Trespassing: Some say that the game also encourages trespassing, in which your child could partake. Right here in Michigan, a St. Clair Shores couple, Scott Dodich and Jayme Gotts-Dodich, filed a federal lawsuit against the makers of the game for “creating a nuisance and profiting from players trespassing on their property.” The couple live adjacent to Wahby Park, which has been designated by the game as a “Pokestop”– a place where players can meet up and purchase in-game objects. The problem has been that nearby players have been all-to-willing to trespass onto the couple’s property to catch the Pokémon that have appeared there. “When we ask these unwanted guests to leave, we are threatened, they don’t listen, give attitude, and leave when they want,” the couple said. “This goes on all night.” While the Dodich’s have peacefully taken action against the trespassers, it remains to be seen if more homeowners will follow their example. It’s likely that some, such as gun owners, may take more forceful measures against Pokemon Go players who unlawfully enter their property.

(For your own purposes, it would be a good idea to not let Pokémon Go players venture onto your property; if they get injured (say they trip on a rock, or fall into your pool), you may be held liable).

Environmental dangers: Lastly, there’s some environmental dangers. Because the mobile phone screen is such a critical component of the game, people to tend look at the screen rather than where they’re walking. In the one of the more embarrassing examples, two men in California, both in their early 20s, fell off a cliff while pursuing a Pokemon. Both ended up suffering moderate injuries, but it highlighted the danger of players paying more attention to their screen than their physical surroundings. The last thing we would want would be for your child or loved one to walk in front of a moving car or fall down a ravine while trying to catch one of these digital creatures.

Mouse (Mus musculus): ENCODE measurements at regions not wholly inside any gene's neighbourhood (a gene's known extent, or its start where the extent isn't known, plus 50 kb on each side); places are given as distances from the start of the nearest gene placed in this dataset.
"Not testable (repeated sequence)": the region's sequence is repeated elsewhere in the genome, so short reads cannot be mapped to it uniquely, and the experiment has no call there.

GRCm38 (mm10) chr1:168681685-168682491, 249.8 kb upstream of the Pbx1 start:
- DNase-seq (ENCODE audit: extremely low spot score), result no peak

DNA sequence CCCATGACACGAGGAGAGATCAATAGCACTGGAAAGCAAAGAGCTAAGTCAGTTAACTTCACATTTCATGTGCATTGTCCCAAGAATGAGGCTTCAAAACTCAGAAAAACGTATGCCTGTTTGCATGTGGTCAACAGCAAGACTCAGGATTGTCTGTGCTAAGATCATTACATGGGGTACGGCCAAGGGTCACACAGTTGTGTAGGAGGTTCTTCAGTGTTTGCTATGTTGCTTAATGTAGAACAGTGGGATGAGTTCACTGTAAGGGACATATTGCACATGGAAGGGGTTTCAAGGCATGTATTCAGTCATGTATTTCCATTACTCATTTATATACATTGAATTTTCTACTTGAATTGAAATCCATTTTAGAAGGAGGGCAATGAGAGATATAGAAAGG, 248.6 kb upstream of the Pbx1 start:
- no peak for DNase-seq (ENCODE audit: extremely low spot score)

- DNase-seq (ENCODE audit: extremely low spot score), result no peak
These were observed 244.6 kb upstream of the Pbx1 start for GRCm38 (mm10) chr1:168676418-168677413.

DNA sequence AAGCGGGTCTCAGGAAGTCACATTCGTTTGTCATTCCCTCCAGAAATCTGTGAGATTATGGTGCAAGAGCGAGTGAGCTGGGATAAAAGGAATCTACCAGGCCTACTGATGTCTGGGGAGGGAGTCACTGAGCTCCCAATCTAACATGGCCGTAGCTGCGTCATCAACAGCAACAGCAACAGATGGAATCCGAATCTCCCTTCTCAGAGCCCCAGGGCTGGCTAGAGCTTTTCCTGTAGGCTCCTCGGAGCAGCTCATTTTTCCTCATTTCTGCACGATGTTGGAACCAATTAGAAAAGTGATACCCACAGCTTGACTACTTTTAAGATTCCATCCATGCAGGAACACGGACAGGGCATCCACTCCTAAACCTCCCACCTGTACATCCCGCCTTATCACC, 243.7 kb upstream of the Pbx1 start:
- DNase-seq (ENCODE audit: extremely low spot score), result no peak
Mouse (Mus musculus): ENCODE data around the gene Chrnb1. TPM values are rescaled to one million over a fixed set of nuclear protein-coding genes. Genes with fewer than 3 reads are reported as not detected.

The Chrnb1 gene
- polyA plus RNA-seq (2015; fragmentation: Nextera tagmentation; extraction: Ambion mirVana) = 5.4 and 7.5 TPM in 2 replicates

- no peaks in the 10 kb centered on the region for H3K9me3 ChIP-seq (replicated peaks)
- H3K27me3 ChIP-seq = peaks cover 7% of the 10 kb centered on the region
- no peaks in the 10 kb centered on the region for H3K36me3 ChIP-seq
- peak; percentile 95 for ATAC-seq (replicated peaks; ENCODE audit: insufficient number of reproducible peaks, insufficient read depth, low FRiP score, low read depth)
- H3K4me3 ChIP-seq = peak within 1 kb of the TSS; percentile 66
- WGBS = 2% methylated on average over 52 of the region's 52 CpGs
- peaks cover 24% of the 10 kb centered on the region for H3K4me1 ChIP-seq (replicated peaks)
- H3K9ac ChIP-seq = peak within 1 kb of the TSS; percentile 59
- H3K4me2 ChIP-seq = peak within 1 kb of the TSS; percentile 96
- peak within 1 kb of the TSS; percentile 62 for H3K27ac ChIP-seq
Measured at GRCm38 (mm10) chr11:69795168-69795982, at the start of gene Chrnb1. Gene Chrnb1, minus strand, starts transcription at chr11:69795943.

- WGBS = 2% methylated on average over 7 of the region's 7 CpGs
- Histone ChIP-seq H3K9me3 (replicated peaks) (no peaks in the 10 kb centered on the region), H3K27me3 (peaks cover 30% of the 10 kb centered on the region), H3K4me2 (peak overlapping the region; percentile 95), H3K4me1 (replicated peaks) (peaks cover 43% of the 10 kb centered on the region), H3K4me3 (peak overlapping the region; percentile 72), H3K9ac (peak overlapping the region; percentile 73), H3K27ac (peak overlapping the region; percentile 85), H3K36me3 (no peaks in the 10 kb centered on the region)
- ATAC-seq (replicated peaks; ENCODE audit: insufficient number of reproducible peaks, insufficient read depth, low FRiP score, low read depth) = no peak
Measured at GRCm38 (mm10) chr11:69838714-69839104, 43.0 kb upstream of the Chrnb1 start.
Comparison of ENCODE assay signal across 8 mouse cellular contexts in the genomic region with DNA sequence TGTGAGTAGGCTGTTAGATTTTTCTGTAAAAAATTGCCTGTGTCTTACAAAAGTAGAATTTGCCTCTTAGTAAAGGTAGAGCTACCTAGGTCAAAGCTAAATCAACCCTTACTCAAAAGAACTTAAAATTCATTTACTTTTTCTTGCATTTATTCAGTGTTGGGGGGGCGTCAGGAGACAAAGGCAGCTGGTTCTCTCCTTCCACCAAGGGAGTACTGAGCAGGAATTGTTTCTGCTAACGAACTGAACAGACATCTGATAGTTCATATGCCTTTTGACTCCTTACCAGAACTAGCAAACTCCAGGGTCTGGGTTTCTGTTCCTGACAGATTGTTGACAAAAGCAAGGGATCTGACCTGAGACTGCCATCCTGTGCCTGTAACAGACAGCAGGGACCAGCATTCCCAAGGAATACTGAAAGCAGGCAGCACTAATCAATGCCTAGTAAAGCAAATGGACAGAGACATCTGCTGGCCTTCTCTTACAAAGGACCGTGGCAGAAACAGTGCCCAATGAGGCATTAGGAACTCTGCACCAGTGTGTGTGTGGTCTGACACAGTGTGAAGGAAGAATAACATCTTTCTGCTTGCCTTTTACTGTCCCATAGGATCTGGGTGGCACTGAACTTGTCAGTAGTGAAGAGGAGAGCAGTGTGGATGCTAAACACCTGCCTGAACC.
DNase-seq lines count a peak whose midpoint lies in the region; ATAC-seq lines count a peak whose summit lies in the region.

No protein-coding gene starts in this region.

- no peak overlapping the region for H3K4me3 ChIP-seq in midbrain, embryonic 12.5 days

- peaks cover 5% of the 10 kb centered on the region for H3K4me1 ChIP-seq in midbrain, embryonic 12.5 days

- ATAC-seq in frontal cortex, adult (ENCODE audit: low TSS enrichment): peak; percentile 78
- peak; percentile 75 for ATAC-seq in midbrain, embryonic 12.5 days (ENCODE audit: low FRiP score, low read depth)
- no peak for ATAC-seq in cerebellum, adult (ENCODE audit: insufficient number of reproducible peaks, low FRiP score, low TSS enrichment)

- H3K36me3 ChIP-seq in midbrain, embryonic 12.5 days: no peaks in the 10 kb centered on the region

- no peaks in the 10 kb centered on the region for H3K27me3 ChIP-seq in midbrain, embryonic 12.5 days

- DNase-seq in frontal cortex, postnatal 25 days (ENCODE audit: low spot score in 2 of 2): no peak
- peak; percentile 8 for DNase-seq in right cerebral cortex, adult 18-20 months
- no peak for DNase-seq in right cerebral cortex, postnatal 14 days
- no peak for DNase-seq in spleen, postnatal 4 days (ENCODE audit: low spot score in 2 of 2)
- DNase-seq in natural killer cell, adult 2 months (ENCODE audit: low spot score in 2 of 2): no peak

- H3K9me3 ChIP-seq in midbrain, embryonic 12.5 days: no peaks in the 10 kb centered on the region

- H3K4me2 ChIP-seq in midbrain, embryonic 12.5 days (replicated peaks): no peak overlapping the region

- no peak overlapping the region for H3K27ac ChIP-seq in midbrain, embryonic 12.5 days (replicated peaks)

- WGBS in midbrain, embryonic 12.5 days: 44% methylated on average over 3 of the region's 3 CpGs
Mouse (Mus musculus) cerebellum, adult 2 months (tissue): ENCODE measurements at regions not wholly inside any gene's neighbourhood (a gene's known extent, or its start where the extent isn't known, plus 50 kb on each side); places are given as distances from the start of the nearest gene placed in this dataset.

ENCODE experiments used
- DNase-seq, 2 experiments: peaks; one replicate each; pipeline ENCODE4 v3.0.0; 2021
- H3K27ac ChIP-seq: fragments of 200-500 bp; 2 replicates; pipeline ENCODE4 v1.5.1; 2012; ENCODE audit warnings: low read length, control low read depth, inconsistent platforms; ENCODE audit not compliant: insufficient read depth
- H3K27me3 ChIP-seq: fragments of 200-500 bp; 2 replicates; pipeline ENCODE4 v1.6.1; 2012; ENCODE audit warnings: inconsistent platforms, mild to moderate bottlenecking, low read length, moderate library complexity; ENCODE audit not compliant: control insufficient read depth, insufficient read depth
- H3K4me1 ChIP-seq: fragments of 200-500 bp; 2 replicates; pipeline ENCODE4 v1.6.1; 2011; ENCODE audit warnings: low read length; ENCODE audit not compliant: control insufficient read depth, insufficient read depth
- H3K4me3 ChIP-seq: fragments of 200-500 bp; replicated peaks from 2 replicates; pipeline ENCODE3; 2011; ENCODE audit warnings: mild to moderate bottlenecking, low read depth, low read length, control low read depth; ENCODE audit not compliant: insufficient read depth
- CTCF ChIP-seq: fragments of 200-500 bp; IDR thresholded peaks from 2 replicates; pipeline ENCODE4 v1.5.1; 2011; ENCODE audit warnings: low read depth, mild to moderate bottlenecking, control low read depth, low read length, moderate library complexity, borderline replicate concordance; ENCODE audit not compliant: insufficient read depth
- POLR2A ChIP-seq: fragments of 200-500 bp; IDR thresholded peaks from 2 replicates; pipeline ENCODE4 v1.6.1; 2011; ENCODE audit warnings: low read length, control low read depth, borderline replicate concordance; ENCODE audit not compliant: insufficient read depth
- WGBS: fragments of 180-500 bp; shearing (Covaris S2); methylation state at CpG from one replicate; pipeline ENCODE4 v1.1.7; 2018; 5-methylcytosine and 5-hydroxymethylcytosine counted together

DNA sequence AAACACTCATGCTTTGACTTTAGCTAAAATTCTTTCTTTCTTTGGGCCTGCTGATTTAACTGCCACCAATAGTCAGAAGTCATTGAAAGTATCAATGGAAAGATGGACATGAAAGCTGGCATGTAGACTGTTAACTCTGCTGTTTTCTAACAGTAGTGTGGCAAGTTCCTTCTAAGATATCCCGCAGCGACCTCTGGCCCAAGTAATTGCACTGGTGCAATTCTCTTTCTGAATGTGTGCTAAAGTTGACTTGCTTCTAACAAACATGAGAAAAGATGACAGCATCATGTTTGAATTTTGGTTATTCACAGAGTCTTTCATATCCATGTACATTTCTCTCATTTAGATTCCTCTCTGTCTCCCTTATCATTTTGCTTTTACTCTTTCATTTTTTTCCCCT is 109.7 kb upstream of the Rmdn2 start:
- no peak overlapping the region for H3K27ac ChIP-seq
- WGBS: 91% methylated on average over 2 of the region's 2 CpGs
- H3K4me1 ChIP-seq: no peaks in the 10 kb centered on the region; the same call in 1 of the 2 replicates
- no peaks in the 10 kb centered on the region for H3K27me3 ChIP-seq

Here are some tips to keep your child safe:

Go with your child: If your child wants to go to a certain location to catch a rare Pokemon or to battle other players, then go with him or her. Your child can enjoy the adventure and still be safe.

Talk to them about the dangers: Let your child know to pay attention to his or her surroundings. Tell them not to go near a stranger’s home or a Pokemon meetup spot. If they want to go to those locations, then go with a trusted adult. Tell them never to trespass onto private property. Make sure they know not to run and look at their screen, and to pay attention to their surroundings.

To conclude, the game is not all bad. Unlike most video games, it gets people out of the house and physically moving. It connects people, and creates a sense of adventure.

However, because it encourages people to go out into the real world, the dangers of the real world are ever present. If you have young children, or even grandchildren, you need to be aware of these dangers.

Feel free to contact us if you have any questions.


Zachary Bialick is an Associate Attorney at Shea Aiello and practices estate planning and business planning.

The information in this blog post is based on general legal and tax rules and is strictly for informational purposes only. It is not intended as legal or tax advice. Readers should consult their own legal and tax advisors as to their specific legal or tax situation as it may require more complex analysis, or the consideration of other information.